And then, of course, there’s the explanation offered in The Secret, a self-help book penned by Rhonda Byrne. It also addresses the law of attraction, and offers a process known as “ask, believe, and receive.” The book received a great deal of criticism (in particular regarding its scientific evidence), but the idea as a whole was well-received and very popular.

A more scientific approach says that visualization is like conditioning for your brain. Just like an athlete trains physically for an event, he should also be training mentally for the event. Multiple articles and experiments have proven that sitting down and visualizing a task activates the same regions of the brain that are activated when you actually perform the task. Other experiments have suggested that for physical activities, the mental aspects of training are actually more important than the physical aspects. 

On a rational level, the theory makes sense. Visualizing your success makes your goals more real, more motivational. It also instills a greater sense of self-confidence; if you’ve imagined yourself achieving something, you’re more likely to believe you can actually achieve it.

So, how can you put this visualization technique to use for yourself? Here are a few tips from high-profile advocates of visualization:



Focus on the process, not necessarily the end goals

Visualization is easier to achieve when you’re looking at short term goals. It’s seeing the next step ahead, and watching yourself conquer it in real time. Bill Rancic, author of You’re Hired: How to Succeed in Business and Life, says:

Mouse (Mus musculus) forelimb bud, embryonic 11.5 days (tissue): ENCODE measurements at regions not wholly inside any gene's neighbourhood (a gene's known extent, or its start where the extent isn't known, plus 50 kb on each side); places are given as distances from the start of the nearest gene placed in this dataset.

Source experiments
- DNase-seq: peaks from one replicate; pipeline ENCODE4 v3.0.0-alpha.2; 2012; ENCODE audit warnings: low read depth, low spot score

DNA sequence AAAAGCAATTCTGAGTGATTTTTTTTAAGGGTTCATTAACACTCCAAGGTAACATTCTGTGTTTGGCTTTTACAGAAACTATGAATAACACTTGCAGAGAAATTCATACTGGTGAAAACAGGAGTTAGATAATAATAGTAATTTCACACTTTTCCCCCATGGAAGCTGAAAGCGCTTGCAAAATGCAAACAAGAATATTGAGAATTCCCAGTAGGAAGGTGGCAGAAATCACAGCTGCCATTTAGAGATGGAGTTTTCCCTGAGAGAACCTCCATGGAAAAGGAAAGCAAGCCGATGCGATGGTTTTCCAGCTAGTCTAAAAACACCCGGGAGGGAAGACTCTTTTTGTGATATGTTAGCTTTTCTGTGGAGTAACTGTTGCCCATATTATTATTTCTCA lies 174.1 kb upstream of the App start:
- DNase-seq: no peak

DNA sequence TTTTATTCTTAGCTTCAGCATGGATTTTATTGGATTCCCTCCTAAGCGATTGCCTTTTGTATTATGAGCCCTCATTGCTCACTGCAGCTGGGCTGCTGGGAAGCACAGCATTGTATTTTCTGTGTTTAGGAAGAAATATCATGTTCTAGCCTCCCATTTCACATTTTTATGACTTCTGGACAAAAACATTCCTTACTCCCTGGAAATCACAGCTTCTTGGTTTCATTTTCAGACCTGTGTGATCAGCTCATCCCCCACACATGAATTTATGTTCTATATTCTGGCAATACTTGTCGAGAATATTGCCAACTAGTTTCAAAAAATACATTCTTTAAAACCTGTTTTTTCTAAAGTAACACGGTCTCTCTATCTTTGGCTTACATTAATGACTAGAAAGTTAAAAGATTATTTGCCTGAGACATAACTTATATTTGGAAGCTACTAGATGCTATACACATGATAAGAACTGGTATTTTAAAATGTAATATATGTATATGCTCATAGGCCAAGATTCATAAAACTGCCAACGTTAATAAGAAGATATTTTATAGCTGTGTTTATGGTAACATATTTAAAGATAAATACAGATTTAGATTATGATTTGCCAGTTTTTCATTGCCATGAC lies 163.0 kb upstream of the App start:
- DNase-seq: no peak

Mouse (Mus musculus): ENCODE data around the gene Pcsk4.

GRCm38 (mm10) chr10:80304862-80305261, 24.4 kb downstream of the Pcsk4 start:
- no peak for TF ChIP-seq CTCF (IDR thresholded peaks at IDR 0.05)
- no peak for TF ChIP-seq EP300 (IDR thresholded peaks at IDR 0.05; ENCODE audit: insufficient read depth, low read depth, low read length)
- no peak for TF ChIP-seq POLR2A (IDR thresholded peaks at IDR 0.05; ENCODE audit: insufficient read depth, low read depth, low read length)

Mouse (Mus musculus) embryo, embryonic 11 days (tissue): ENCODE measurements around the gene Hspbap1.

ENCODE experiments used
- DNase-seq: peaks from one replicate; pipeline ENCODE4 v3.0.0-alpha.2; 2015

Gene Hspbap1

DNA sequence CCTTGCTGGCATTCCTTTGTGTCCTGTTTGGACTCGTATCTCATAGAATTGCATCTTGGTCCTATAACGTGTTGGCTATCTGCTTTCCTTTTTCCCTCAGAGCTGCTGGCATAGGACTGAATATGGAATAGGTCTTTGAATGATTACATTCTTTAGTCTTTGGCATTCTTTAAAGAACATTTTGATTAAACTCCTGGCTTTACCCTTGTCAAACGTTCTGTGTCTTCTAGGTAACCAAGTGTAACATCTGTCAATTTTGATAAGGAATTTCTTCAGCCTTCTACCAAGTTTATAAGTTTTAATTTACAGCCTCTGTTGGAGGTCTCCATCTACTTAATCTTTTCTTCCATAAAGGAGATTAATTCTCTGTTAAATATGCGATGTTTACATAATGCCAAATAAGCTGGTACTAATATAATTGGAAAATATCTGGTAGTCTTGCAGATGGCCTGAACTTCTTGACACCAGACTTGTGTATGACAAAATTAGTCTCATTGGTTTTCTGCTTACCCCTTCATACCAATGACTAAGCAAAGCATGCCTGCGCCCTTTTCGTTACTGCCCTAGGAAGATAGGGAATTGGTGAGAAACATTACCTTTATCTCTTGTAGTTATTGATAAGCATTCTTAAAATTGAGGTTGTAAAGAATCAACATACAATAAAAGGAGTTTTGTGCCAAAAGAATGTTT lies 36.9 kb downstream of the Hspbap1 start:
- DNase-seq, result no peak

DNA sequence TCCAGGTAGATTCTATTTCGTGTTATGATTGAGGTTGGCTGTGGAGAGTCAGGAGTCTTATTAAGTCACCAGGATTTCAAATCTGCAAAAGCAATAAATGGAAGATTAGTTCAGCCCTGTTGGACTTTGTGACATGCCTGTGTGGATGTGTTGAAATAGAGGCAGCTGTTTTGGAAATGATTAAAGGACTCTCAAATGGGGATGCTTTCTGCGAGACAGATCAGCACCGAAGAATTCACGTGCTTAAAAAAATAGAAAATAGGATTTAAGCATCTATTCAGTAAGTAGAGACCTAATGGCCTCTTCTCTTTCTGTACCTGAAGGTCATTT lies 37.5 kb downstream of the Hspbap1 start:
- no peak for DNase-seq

“What I think a lot of great marathon runners do is envision crossing that finish line. But for me, I set a lot of little goals along the way to get my mind off that overwhelming goal of 26.2 miles. I know I’ve got to get to 5, and 12, and 16, and then I celebrate those little victories along the way.”

Make your visualization physical.

Do whatever you need to do to bring your visualization into the physical world one step at a time. Make a vision board, write an advance autobiography of your future successes, or… write yourself a cheque.

Before Jim Carrey had any real success in Hollywood, he was struggling to get by. He wrote himself a $10 million cheque and carried it around in his wallet. Not much later, he found out he was going to make $10 million from Dumb and Dumber. 

Don’t just dream it; live it. 

Arnold Schwarzenegger has had success in multiple career paths including athletics, acting, and politics. His secret? He says: “What you do is create a vision of who you want to be — and then live that picture as if it were already true.” So, don’t wait; put it into practice starting now.

Visualization is a no-cost, low-effort solution with big ripple effects. There’s nothing to lose from giving it a try, so go ahead and let your mind wander a little bit at your desk today. You never know what’s going to come of a daydream!